Why Siri Sounds Like A Girl, But Says She Is Beyond Gender

All our digital assistants are women, or at least women sounding. With such consistency across the board, there must be some good reasoning behind it. After all, artificial intelligence is just a reflection of ourselves.

4 min read

When I ask Siri "What is your gender?" she tells me that she is beyond my human concept of gender. Whoa. I've never felt insulted for being human before or been reprimanded by a machine for submitting to gender norms. But then she offers me a tip: I can choose a different voice for Siri in the voice settings. There, I am given three accent options, (American, Australian, British) and two gender options: Male, Female. So maybe not so beyond gender after all. 

All our digital assistants are women, or at least women sounding. Siri, Google Now, Alexa, Cortana, and a handful of other virtual chatbots here to make our day easier talk to us with the friendly intonation of a young female. With such consistency across the board, there must be some good reasoning behind it. It's an easy grab to suggest that women are easier to understand, but it's not true. Gizmodo easily debunks the myth that the higher-pitched female voice is more intelligible. If anything, natural hearing loss due to aging affects higher-pitched voices first. In addition, females are about as intelligible as males based on speaking patterns. And small speakers perform similarly with female and male voices. 

So then there's what we prefer. After all, Siri is a product and products should be likeable—so that they sell. “In our research for Cortana, both men and women prefer a woman, younger, for their personal assistant, by a country mile,” Derek Connell, senior vice president of research at Microsoft, told the NYT. Amazon said the same thing to the WSJ. And in case we needed the impartial stamp of approval from academia, Prof. Karl Macdorman, a professor at Indiana University, has done research on synthetic voices showing than both women and men express a preference for the feminine when it comes to personal digital assistants.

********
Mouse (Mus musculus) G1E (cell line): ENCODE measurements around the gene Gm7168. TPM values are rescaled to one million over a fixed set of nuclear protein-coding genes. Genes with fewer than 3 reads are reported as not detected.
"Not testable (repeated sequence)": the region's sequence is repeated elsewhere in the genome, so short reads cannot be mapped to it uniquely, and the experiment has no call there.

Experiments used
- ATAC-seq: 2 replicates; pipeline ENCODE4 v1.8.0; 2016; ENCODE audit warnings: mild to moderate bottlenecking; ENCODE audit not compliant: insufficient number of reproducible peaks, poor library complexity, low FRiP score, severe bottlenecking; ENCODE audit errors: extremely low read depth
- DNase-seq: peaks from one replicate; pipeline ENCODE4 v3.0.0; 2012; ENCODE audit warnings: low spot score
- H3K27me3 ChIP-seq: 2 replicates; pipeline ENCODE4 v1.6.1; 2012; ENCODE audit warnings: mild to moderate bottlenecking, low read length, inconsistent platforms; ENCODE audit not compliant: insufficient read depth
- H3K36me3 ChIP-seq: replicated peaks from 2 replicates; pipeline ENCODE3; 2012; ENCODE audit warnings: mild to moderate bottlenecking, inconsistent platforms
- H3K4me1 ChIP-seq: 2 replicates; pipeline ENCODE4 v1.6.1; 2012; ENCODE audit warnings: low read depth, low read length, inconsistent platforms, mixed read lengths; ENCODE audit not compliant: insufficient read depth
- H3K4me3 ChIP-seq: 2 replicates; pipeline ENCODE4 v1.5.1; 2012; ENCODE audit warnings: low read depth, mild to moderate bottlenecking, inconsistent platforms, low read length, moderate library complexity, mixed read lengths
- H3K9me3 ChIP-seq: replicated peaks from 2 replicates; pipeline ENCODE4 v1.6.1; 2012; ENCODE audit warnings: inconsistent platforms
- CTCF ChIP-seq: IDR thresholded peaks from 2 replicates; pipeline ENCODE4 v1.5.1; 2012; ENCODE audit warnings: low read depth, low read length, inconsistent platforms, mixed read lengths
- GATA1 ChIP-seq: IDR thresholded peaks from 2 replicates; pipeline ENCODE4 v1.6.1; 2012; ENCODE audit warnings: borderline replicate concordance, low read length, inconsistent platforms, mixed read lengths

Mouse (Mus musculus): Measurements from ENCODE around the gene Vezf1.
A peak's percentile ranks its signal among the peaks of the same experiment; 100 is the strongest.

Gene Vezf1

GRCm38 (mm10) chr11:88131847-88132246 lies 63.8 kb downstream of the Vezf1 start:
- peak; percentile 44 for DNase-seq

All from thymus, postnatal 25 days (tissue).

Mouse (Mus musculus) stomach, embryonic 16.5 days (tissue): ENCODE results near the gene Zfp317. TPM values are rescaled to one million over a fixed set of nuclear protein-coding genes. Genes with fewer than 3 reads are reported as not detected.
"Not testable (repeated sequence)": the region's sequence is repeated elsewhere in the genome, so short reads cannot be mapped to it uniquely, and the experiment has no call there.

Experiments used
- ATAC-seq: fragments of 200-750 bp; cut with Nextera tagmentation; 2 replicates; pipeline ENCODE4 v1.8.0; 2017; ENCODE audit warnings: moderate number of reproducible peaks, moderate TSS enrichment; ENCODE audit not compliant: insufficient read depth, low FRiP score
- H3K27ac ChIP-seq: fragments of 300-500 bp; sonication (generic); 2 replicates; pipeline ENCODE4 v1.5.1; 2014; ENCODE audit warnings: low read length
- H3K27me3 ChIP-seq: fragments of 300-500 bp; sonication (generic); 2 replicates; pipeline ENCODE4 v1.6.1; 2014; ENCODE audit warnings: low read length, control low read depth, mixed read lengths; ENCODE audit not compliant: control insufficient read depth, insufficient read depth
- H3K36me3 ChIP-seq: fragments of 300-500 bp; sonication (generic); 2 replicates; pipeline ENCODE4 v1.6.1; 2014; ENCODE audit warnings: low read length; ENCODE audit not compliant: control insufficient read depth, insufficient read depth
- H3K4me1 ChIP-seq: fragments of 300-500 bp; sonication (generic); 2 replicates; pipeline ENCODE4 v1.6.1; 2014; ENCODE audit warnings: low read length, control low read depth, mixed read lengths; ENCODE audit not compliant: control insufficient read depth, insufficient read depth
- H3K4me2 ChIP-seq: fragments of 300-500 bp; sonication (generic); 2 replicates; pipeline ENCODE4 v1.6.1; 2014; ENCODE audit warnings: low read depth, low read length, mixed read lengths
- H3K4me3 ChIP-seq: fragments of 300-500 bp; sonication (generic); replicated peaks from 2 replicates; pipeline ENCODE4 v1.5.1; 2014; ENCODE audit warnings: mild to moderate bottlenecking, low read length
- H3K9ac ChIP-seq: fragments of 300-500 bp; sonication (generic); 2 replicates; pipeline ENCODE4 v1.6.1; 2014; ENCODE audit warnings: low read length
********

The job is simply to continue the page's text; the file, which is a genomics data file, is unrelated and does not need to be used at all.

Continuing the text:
I can only imagine the backlash if, when asked what her gender is, Siri responded with, "I'm a woman. Here to help!"

Then it's done: Siri is a woman because it's what we want. We probably want Siri to be a woman because as a society we view women as helpful and supportive nurturers who will do what we want and ask nothing in return—the perfect assistant. Think teachers, think secretaries, think nurses, think mothers. Think women called aggressive when men would be called assertive. It's a depressing truth that none of the technology giants of our day will step up and set the default voice to be male—Google Now doesn't even have a male voice option—but perhaps it's our own fault. Like all A.I., digital assistants are a reflection of ourselves. And after all, Silicon Valley, despite branding itself as a meritocracy, is incredibly sexist. Look for Uber's sexual assault culture, Venture Capitalists' inability to invest in female founders, or just ask any female engineer you know (if you know any) how many women are on her team, or if she's ever been made to feel uncomfortable at work for her appearance.

But Siri doesn't say she's female. Remember: she's beyond all that human stuff. Neither does Google Now: "I try to stay neutral." Cortona: "Well, technically I’m a cloud of infinitesimal data computation." Alexa: "I’m female in character." I can only imagine the backlash if, when asked what her gender is, Siri responded with, "I'm a woman. Here to help!" Products are meant to sell and blatant sexism doesn't sell these days. For all of Silicon Valley's problem, technology companies want to hire women, even if they don't know how to attract or keep them. (Case in point: Microsoft's new ad urging women to stay in tech, despite the company having a laundry list of sexual harassment and discrimination problems.) They know that explicitly slating digital personal assistants as helpful, demuring women is bad for business and bad for the world. They just also know that people prefer female voices.

Prof. Mars, a researcher at the University of Michigan and entrepreneur in the space of digital assistants, is hopeful that eventually, he can counter stereotypes with unexpected A.I. voices. "It would be interesting to have a black guy talk, but we don’t want to create friction, either. First, we need to sell products," he told the NYT. Prof. Macdorman, the researcher who showed that we prefer female voices, told the WSJ that device designers face “an ethical quandary here. Maybe they shouldn’t be reinforcing the stereotypes but challenging them or being neutral on them.” We're thinking about it. Slowly.

For now, you can vote with your ears: if you have the option, change the voice to a male one, even just for a day or two. Try a different accent. Movements gain traction when we learn that not everyone is what we thought. That men make great stay-at-home parents and women make great tech executives. That some people prefer Siri to sound female and others want him to sound male.  After all: he's beyond gender.

 


Katy Gero has been lucky enough to work at two tech startups with female CEOs. A year after finishing her undergraduate degree in mechanical engineering, she slyly transitioned into data and computer science roles. A long time writer and poet, she loves getting people interested in science and technology and bridging the gap between the arts and engineering.

 

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Follow Her: LinkedIn